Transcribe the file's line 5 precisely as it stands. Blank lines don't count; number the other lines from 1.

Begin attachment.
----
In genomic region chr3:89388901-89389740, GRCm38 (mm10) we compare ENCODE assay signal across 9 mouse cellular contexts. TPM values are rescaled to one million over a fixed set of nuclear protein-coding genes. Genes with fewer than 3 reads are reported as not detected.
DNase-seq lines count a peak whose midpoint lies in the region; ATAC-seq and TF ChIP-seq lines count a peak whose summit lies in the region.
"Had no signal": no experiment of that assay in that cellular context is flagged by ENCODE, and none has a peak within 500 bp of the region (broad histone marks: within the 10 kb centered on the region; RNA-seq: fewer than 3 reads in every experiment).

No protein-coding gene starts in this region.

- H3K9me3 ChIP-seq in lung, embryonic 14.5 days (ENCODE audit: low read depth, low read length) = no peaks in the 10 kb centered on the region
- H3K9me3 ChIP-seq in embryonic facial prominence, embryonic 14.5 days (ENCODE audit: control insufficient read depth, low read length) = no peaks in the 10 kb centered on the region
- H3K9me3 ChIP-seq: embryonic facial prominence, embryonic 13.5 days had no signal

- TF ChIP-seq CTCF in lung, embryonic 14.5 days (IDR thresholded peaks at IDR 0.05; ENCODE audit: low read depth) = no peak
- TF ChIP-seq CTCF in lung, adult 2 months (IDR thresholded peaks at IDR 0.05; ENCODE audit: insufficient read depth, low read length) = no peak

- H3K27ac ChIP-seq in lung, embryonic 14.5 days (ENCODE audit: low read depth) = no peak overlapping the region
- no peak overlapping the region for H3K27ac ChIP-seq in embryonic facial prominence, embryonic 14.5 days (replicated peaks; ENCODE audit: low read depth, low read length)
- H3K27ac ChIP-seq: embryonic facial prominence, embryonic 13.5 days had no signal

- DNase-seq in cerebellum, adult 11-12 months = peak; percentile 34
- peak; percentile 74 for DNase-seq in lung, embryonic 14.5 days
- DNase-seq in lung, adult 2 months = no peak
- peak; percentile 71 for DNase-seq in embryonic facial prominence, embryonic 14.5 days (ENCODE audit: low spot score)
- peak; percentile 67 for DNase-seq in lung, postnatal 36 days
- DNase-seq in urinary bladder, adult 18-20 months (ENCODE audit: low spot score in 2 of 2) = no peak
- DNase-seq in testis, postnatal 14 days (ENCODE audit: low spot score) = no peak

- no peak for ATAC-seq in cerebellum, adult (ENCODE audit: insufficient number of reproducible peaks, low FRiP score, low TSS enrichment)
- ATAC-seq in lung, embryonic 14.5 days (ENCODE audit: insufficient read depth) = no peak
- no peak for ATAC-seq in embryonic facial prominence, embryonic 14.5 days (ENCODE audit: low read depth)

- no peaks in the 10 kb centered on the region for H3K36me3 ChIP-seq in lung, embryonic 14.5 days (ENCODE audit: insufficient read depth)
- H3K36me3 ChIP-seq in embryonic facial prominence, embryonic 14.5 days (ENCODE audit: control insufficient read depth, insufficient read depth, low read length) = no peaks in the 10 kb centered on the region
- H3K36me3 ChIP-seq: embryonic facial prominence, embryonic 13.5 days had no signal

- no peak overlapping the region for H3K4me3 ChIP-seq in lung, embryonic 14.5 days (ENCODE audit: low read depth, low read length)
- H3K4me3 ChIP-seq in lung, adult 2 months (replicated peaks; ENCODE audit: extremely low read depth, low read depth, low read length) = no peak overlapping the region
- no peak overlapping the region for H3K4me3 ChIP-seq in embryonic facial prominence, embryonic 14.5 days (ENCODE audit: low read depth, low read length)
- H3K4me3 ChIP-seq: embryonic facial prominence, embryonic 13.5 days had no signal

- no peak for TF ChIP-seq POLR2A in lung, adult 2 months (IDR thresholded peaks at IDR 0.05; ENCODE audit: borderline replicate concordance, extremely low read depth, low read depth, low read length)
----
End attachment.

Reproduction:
- H3K9me3 ChIP-seq in lung, embryonic 14.5 days (ENCODE audit: low read depth, low read length) = no peaks in the 10 kb centered on the region